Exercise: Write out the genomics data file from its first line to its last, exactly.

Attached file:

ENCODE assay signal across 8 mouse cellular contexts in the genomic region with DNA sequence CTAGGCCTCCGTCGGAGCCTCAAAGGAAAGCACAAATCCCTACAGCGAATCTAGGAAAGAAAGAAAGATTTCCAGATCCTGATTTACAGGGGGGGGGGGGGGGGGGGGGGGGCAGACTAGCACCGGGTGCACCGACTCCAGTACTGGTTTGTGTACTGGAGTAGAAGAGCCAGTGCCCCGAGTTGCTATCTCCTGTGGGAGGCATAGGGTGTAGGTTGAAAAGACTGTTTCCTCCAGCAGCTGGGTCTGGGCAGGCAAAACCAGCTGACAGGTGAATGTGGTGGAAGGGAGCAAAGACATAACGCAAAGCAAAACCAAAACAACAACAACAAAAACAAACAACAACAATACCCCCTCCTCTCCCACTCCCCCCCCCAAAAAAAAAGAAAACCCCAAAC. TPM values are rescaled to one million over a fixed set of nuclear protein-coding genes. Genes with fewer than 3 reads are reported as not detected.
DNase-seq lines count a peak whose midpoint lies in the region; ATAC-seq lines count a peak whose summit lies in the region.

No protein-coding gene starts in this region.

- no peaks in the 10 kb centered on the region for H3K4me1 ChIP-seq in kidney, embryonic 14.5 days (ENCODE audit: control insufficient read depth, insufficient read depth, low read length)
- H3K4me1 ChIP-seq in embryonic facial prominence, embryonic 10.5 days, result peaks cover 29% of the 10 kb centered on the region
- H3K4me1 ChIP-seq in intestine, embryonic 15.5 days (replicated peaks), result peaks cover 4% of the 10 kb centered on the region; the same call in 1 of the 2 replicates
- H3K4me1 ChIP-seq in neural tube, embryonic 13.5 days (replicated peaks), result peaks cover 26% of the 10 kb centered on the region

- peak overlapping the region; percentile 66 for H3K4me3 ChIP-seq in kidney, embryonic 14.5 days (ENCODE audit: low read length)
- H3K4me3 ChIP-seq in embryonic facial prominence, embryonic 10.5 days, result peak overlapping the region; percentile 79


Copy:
ENCODE assay signal across 8 mouse cellular contexts in the genomic region with DNA sequence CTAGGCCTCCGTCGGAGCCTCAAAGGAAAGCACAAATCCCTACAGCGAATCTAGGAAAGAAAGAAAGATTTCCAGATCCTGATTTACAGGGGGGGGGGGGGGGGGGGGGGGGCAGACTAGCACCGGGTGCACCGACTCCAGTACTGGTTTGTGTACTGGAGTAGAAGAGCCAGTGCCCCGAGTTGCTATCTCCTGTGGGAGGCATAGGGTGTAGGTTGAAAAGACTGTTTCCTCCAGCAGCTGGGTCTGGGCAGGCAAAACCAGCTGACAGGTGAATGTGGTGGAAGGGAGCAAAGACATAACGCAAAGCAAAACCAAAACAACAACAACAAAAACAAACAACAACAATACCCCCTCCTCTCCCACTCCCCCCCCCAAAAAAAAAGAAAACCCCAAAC. TPM values are rescaled to one million over a fixed set of nuclear protein-coding genes. Genes with fewer than 3 reads are reported as not detected.
DNase-seq lines count a peak whose midpoint lies in the region; ATAC-seq lines count a peak whose summit lies in the region.

No protein-coding gene starts in this region.

- no peaks in the 10 kb centered on the region for H3K4me1 ChIP-seq in kidney, embryonic 14.5 days (ENCODE audit: control insufficient read depth, insufficient read depth, low read length)
- H3K4me1 ChIP-seq in embryonic facial prominence, embryonic 10.5 days, result peaks cover 29% of the 10 kb centered on the region
- H3K4me1 ChIP-seq in intestine, embryonic 15.5 days (replicated peaks), result peaks cover 4% of the 10 kb centered on the region; the same call in 1 of the 2 replicates
- H3K4me1 ChIP-seq in neural tube, embryonic 13.5 days (replicated peaks), result peaks cover 26% of the 10 kb centered on the region

- peak overlapping the region; percentile 66 for H3K4me3 ChIP-seq in kidney, embryonic 14.5 days (ENCODE audit: low read length)
- H3K4me3 ChIP-seq in embryonic facial prominence, embryonic 10.5 days, result peak overlapping the region; percentile 79